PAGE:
“For me, trees have always been the most penetrating preachers. I revere them when they live in tribes and families, in forests and groves. And even more I revere them when they stand alone. They are like lonely persons. Not like hermits who have stolen away out of some weakness, but like great, solitary men, like Beethoven and Nietzsche. In their highest boughs the world rustles, their roots rest in infinity; but they do not lose themselves there, they struggle with all the force of their lives for one thing only: to fulfil themselves according to their own laws, to build up their own form, to represent themselves. Nothing is holier, nothing is more exemplary than a beautiful, strong tree. When a tree is cut down and reveals its naked death-wound to the sun, one can read its whole history in the luminous, inscribed disk of its trunk: in the rings of its years, its scars, all the struggle, all the suffering, all the sickness, all the happiness and prosperity stand truly written, the narrow years and the luxurious years, the attacks withstood, the storms endured. And every young farmboy knows that the hardest and noblest wood has the narrowest rings, that high on the mountains and in continuing danger the most indestructible, the strongest, the ideal trees grow.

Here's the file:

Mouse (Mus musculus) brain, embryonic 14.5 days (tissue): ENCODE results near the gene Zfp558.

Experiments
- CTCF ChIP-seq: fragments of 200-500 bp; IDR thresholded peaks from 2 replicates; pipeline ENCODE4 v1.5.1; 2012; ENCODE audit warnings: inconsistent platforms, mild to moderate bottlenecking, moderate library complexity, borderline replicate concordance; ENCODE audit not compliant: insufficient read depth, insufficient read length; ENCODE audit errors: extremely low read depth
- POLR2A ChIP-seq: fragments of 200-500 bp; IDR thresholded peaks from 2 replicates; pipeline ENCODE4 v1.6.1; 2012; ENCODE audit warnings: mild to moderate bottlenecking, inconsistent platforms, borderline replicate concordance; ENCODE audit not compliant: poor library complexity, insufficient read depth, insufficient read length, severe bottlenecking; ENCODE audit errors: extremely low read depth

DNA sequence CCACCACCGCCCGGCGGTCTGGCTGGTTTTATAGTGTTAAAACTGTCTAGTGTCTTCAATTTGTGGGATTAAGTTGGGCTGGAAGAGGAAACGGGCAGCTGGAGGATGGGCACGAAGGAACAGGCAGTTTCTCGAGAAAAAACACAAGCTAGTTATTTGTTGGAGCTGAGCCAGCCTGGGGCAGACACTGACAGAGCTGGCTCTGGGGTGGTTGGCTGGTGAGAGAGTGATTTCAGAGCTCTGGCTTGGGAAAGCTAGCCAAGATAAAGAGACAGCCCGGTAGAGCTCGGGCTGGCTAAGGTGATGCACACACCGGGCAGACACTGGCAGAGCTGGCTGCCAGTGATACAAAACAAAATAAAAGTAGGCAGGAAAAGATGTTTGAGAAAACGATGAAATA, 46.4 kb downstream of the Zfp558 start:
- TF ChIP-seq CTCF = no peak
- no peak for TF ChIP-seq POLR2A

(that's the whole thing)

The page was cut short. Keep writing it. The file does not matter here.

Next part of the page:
Trees are sanctuaries. Whoever knows how to speak to them, whoever knows how to listen to them, can learn the truth. They do not preach learning and precepts, they preach, undeterred by particulars, the ancient law of life.
A tree says: A kernel is hidden in me, a spark, a thought, I am life from eternal life. The attempt and the risk that the eternal mother took with me is unique, unique the form and veins of my skin, unique the smallest play of leaves in my branches and the smallest scar on my bark. I was made to form and reveal the eternal in my smallest special detail.